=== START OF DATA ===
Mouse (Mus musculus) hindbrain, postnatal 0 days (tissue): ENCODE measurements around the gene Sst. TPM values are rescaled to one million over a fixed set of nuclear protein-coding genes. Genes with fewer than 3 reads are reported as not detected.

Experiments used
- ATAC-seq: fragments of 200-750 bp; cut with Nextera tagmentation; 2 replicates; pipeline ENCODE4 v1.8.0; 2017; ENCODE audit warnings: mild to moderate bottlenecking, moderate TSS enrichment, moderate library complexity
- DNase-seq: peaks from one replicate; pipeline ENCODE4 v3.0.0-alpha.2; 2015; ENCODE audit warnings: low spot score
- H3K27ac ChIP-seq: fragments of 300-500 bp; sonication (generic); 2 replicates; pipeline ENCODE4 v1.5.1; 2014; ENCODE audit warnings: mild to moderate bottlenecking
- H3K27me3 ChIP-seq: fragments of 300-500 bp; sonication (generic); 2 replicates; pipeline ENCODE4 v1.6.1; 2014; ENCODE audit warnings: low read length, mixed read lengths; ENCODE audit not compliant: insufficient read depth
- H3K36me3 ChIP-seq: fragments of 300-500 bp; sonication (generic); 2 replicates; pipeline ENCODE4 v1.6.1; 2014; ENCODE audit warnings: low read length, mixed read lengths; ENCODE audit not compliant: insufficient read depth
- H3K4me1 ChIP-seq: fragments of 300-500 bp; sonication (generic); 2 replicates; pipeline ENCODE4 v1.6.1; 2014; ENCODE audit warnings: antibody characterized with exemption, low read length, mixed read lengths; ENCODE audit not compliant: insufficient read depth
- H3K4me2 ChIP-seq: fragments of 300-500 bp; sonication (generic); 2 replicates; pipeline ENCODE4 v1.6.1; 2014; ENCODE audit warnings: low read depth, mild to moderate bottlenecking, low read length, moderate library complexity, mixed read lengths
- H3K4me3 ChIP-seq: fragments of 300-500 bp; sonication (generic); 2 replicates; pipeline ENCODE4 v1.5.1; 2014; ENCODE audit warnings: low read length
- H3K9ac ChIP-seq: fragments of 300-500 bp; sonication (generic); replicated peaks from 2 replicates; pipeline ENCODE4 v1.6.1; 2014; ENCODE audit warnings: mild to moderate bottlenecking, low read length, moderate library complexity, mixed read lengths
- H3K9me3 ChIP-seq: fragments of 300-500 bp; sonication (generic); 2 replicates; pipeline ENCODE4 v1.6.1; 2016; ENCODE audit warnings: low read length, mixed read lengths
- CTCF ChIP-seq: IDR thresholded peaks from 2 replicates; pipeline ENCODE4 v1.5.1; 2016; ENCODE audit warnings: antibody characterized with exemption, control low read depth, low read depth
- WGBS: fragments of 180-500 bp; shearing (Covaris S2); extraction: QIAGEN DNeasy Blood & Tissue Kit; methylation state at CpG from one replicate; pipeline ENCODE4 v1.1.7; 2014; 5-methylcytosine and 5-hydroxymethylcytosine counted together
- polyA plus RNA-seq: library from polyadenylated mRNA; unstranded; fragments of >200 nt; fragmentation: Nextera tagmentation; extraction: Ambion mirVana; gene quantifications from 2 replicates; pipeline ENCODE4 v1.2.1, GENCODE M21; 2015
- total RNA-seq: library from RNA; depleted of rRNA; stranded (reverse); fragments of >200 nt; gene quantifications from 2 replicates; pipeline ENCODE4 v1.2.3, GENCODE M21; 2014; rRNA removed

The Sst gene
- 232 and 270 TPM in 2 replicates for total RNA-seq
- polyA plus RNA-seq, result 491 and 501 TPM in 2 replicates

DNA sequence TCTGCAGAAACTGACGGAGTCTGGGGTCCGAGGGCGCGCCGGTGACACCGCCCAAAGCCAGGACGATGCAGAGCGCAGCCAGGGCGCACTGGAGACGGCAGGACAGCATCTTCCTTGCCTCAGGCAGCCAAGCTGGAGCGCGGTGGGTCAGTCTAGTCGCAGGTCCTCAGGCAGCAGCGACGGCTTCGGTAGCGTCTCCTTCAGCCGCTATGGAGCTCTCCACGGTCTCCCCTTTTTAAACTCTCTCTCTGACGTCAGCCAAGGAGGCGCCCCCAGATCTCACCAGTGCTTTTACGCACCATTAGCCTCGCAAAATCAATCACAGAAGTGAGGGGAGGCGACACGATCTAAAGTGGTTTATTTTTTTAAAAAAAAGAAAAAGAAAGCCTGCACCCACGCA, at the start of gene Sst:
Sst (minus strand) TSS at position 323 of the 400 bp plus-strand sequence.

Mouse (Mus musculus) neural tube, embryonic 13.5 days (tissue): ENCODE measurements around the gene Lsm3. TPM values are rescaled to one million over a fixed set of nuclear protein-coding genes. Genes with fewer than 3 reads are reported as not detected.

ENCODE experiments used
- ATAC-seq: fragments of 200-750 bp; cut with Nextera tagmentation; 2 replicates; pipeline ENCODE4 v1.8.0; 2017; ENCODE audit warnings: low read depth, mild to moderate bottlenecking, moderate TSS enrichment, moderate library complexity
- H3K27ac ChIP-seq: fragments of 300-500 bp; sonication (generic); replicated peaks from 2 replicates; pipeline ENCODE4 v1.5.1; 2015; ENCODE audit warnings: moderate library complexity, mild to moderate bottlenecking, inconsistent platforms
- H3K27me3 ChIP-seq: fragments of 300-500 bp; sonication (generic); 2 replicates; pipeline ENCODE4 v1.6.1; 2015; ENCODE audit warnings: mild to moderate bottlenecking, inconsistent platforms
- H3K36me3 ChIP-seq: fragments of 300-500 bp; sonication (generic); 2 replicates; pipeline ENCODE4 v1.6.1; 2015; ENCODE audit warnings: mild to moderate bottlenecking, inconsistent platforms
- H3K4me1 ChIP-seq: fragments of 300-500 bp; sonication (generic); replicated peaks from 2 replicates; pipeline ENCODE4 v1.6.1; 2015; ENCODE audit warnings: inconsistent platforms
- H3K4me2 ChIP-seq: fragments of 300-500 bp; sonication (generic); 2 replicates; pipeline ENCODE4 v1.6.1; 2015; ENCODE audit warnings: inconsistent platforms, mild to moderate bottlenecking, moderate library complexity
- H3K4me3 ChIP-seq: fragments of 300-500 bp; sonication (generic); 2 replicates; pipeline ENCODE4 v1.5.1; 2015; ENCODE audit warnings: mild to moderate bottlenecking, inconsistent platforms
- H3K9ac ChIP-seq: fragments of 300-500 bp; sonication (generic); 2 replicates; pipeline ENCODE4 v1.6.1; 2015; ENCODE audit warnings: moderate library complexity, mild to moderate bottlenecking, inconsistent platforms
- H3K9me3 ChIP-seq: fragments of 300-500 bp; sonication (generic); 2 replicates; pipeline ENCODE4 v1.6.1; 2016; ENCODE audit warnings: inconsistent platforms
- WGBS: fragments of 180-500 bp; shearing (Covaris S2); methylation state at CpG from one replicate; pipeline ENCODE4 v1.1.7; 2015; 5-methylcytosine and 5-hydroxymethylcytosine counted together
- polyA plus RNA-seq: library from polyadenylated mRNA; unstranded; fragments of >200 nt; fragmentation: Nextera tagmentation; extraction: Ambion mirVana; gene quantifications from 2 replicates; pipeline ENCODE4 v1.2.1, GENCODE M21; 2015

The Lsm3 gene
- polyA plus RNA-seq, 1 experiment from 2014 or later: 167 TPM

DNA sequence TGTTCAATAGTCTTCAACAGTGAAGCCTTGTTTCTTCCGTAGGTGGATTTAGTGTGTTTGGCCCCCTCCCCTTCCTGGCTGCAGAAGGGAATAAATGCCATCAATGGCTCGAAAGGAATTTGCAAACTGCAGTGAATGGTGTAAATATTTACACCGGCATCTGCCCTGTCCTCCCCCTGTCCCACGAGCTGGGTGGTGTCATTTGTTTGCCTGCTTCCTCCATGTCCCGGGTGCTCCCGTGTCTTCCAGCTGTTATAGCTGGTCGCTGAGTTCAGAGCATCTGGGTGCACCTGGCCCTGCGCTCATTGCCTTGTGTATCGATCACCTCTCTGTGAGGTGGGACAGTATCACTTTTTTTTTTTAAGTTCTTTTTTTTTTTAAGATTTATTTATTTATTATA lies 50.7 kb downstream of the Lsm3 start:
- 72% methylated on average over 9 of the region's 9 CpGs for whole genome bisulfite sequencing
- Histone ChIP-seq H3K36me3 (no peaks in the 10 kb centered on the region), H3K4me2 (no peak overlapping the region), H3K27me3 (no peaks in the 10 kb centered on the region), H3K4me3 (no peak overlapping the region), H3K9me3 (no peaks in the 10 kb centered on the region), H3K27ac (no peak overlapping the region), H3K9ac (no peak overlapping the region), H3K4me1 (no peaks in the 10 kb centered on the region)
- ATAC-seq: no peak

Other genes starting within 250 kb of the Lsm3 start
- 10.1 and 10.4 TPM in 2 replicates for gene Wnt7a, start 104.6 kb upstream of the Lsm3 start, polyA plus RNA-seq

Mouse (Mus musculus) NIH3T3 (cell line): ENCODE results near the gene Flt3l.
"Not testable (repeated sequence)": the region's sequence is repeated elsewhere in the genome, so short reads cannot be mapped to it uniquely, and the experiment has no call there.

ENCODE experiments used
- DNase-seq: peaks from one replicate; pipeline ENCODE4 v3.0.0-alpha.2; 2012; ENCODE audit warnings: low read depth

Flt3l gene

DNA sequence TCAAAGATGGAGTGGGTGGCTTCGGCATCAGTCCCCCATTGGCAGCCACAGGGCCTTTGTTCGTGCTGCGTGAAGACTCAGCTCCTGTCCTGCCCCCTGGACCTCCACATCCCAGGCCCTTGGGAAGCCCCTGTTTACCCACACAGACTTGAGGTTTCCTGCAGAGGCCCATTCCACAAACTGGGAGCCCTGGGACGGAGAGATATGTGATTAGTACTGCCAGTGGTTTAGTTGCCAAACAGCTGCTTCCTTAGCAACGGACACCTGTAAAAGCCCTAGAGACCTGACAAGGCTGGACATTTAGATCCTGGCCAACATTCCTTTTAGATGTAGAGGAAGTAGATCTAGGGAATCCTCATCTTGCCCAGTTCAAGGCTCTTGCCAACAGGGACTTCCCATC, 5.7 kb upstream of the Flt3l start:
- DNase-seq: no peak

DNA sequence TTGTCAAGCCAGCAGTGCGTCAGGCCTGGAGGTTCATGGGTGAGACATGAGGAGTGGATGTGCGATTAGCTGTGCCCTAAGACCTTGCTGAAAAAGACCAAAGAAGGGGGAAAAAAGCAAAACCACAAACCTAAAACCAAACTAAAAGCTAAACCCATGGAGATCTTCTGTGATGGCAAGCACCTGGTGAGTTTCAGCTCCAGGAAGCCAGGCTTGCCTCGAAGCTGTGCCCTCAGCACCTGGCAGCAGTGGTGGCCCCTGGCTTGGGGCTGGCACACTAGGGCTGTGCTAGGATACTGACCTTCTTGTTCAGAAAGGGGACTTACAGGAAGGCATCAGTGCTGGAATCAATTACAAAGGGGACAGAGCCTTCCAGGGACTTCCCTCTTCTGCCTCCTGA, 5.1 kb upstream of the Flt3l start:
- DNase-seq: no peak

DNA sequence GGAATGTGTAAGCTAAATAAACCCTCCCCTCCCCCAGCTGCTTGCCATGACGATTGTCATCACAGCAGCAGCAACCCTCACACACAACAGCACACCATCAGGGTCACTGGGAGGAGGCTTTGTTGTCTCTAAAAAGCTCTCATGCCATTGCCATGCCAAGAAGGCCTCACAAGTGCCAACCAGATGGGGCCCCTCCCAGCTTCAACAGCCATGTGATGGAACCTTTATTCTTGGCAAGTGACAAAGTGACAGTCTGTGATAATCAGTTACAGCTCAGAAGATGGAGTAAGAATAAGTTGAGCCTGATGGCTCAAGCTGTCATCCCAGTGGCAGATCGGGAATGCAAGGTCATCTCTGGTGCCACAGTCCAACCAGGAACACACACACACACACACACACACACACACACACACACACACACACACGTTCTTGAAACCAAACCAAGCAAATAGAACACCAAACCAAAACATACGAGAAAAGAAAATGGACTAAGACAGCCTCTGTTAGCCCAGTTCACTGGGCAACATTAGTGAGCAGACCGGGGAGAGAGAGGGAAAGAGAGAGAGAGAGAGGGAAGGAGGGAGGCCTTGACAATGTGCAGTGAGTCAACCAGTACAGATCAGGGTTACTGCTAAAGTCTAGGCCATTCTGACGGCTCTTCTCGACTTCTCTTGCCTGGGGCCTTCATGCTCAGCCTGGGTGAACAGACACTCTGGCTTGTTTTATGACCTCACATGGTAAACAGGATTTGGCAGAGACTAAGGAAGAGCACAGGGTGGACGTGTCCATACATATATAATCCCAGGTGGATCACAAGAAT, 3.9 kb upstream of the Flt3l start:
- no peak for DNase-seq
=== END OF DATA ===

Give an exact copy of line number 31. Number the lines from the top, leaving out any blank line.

- H3K9ac ChIP-seq: fragments of 300-500 bp; sonication (generic); 2 replicates; pipeline ENCODE4 v1.6.1; 2015; ENCODE audit warnings: moderate library complexity, mild to moderate bottlenecking, inconsistent platforms